Advocate for ending an ambulance equipment fund, Roger Grey (left) listens as the public speaks mostly in opposition to the petitioned article at a Sanbornton public hearing Tuesday. The petitioned article would discontinue the town's Emergency Medical Services Fire and Rescue Apparatus, Equipment and Vehicles Special Revenue Fund. (David Carkhuff/Laconia Daily Sun)
Sanbornton hearing airs opposition to ambulance fund article
By DAVID CARKHUFF/THE LACONIA DAILY SUN
SANBORNTON — The victim of a horrific equine accident offered a vigorous and emotional defense of local emergency responders and opposed a petitioned article that seeks to discontinue a special revenue fund for the fire department's emergency medical services equipment.
Jackie Riendeau required ambulance transport after sustaining severe head injuries in what was initially reported as a horse-riding accident.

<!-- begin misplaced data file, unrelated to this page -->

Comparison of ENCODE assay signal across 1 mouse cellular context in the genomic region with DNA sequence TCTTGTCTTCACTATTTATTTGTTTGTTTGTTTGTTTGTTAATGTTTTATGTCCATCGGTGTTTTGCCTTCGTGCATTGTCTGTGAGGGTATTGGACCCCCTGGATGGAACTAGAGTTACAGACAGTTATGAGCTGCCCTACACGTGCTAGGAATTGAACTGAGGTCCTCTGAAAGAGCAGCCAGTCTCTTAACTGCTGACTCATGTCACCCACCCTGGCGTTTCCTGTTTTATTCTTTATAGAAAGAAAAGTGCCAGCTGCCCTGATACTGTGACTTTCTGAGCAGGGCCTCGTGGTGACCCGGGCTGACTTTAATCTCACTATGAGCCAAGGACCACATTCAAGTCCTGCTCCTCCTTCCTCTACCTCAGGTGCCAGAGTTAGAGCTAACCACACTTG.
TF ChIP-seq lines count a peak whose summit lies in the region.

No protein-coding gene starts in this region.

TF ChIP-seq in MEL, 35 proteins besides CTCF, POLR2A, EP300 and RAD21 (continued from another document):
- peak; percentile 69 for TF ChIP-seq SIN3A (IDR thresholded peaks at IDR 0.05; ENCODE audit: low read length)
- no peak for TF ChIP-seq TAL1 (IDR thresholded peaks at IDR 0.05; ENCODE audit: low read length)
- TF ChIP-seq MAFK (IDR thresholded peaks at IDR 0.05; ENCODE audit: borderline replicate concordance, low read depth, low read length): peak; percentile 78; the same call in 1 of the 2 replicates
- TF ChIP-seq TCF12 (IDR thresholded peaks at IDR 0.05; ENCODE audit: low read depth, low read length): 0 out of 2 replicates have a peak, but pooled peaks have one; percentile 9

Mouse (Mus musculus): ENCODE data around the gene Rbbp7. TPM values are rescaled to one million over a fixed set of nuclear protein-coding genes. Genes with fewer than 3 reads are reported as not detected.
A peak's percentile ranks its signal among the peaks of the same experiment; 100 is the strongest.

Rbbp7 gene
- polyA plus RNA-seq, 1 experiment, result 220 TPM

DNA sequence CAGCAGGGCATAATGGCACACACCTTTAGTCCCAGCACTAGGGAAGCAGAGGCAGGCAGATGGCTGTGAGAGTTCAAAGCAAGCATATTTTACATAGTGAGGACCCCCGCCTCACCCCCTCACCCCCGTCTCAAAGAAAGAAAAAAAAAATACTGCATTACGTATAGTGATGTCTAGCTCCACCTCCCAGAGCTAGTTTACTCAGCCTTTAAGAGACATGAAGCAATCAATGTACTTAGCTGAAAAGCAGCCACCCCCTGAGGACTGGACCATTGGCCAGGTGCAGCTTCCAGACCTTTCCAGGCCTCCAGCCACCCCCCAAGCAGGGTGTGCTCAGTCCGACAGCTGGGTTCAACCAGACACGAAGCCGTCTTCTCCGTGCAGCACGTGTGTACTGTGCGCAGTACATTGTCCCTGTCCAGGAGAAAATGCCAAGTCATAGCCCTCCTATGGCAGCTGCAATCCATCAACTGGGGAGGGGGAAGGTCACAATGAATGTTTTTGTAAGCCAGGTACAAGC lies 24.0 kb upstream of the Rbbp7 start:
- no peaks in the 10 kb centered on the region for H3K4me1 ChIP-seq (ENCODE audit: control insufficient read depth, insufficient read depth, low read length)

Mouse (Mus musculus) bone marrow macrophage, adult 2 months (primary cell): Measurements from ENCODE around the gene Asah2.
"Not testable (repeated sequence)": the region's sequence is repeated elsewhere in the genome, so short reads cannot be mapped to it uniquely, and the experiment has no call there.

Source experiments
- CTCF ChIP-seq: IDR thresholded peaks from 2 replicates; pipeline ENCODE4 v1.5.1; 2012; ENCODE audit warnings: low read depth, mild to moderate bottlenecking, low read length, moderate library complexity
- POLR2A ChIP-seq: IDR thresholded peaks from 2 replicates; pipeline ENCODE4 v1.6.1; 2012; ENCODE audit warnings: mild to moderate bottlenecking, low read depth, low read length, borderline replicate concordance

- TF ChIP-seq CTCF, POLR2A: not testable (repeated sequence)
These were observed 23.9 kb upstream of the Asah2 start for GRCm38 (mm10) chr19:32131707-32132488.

"I was probably their first call of 2017," Riendeau said about the accident, which nearly killed her.
Fire Chief Paul Dexter said the absence of witnesses and Riendeau's inability to recall what happened means emergency responders still aren't sure exactly what happened, but it appears she might have fallen from a horse or might have been kicked by a horse.
In any event, Riendeau's recovery was considered nothing short of a miracle.
"It's because of these guys that I'm able to stand here today," she said during a Tuesday, Feb. 21, public hearing about Warrant Article 12. The article is titled, "Petitioned Article to Discontinue the 'Emergency Medical Services Fire and Rescue Apparatus, Equipment and Vehicles Special Revenue Fund' per NH RSA 31:95-d."
The majority of speakers at the hearing opposed the article, but Riendeau offered perhaps the most personal perspective.